Article

Inhibitory effect of a bitter melon extract on the P‐glycoprotein activity in intestinal Caco‐2 cells

Department of Applied Biological Chemistry, Graduate School of Agricultural and Life Sciences, The University of Tokyo, 1-1-1 Yayoi, Bunkyo-ku, Tokyo 113-8657, Japan.
British Journal of Pharmacology (Impact Factor: 4.99). 11/2004; 143(3):379-87. DOI: 10.1038/sj.bjp.0705804
Source: PubMed

ABSTRACT Extracts of bitter melon, soybean, dokudami and welsh onion by 40% methanol increased the accumulation of rhodamine-123 by Caco-2 cells, suggesting that these extracts inhibited P-glycoprotein (P-gp). The extract of bitter melon was separated in a tC18 cartridge column and the eluate from 80% acetonitrile most markedly increased the [(3)H]-daunomycin accumulation by Caco-2 cells. The inhibitory compounds in the bitter melon fraction were isolated by HPLC with Pegasil C4 and Pegasil ODS columns. The HPLC fraction having the highest activity was analyzed by (1)H-NMR and FAB-MS, and the active compound was identified as 1-monopalmitin. The inhibitory activities of 1-monopalmitin and its related compounds suggested that the inhibition of P-gp activity was not dependent on the degree of unsaturation of fatty acid in the monoglyceride, but on the chain length. It was also suggested that the monoglyceride structure played an important role in the inhibition of P-gp activity. Monoglycerides could therefore alter the pharmacokinetics of drugs by inhibiting the P-gp-mediated efflux.

Download full-text

Full-text

Available from: Hiromichi Nagasawa, Jun 18, 2015
1 Follower
 · 
105 Views
  • Source
    New Advances in the Basic and Clinical Gastroenterology, 04/2012; , ISBN: 978-953-51-0521-3
  • Source
    [Show abstract] [Hide abstract]
    ABSTRACT: Bitter melon, the fruit of Momordica charantia L. (Cucurbitaceae), is a widely-used treatment for diabetes in traditional medicine systems throughout the world. Various compounds have been shown to be responsible for this reputed activity, and, in particular, cucurbitane triterpenoids are thought to play a significant role. The objective of this study was to investigate the gastrointestinal transport of a triterpenoid-enriched n-butanol extract of M. charantia using a two-compartment transwell human intestinal epithelial cell Caco-2 monolayer system, simulating the intestinal barrier. Eleven triterpenoids in this extract were transported from the apical to basolateral direction across Caco-2 cell monolayers, and were identified or tentatively identified by HPLC-TOF-MS. Cucurbitane triterpenoids permeated to the basolateral side with apparent permeability coefficient (P app) values for 3-β-7-β,25-trihydroxycucurbita-5,23(E)-dien-19-al and momordicines I and II at 9.02 × 10(-6), 8.12 × 10(-6), and 1.68 × 10(-6) cm/s, respectively. Also, small amounts of these triterpenoids were absorbed inside the Caco-2 cells. This is the first report of the transport of the reputed antidiabetic cucurbitane triterpenoids in human intestinal epithelial cell monolayers. Our findings, therefore, further support the hypothesis that cucurbitane triterpenoids from bitter melon may explain, at least in part, the antidiabetic activity of this plant in vivo.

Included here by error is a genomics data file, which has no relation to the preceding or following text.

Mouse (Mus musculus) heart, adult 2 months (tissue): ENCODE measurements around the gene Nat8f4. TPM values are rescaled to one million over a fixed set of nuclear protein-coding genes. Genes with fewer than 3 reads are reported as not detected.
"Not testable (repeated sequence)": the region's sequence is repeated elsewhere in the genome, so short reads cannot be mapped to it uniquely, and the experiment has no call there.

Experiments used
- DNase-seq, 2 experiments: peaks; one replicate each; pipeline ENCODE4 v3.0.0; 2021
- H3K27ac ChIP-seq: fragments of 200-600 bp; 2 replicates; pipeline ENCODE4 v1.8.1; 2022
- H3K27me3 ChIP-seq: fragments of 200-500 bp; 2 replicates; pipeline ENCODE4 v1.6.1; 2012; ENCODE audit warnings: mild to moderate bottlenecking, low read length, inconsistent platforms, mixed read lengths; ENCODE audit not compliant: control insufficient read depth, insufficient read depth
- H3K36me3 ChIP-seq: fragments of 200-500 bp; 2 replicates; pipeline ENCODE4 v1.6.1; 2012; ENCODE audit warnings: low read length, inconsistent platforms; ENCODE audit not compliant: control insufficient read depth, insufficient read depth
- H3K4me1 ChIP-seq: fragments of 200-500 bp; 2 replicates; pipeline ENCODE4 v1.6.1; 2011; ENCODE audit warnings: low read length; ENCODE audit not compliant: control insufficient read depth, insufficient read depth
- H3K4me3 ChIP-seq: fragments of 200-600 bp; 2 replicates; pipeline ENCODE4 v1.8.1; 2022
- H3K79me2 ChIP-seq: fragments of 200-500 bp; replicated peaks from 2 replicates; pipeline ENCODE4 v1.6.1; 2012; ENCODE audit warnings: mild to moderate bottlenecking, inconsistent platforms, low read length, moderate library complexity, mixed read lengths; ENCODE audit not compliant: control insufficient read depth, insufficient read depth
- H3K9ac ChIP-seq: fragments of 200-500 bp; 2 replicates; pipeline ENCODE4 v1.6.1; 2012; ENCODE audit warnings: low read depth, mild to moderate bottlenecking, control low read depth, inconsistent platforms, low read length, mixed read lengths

Planta Medica 07/2014; 80(11):907-11. DOI:10.1055/s-0034-1382837
  • Source
    [Show abstract] [Hide abstract]
    ABSTRACT: Andrographolide is the most abundant terpenoid of A. paniculata which is used in the treatment of diabetes. In this study, we investigated the effects of A. paniculata extract (APE) and andrographolide on the expression of drug-metabolizing enzymes in rat liver and determined whether modulation of these enzymes changed the pharmacokinetics of tolbutamide. Rats were intragastrically dosed with 2 g/kg/day APE or 50 mg/kg/day andrographolide for 5 days before a dose of 20 mg/kg tolbutamide was given. APE and andrographolide reduced the AUC0-12 h of tolbutamide by 37% and 18%, respectively, compared with that in controls. The protein and mRNA levels and enzyme activities of CYP2C6/11, CYP1A1/2, and CYP3A1/2 were increased by APE and andrographolide. To evaluate whether APE or andrographolide affected the hypoglycemic action of tolbutamide, high-fat diet-induced obese mice were used and treated in the same manner as the rats. APE and andrographolide increased CYP2C6/11 expression and decreased plasma tolbutamide levels. In a glucose tolerance test, however, the hypoglycemic effect of tolbutamide was not changed by APE or andrographolide. These results suggest that APE and andrographolide accelerate the metabolism rate of tolbutamide through increased expression and activity of drug-metabolizing enzymes. APE and andrographolide, however, do not impair the hypoglycemic effect of tolbutamide.
    Evidence-based Complementary and Alternative Medicine 08/2013; 2013:982689. DOI:10.1155/2013/982689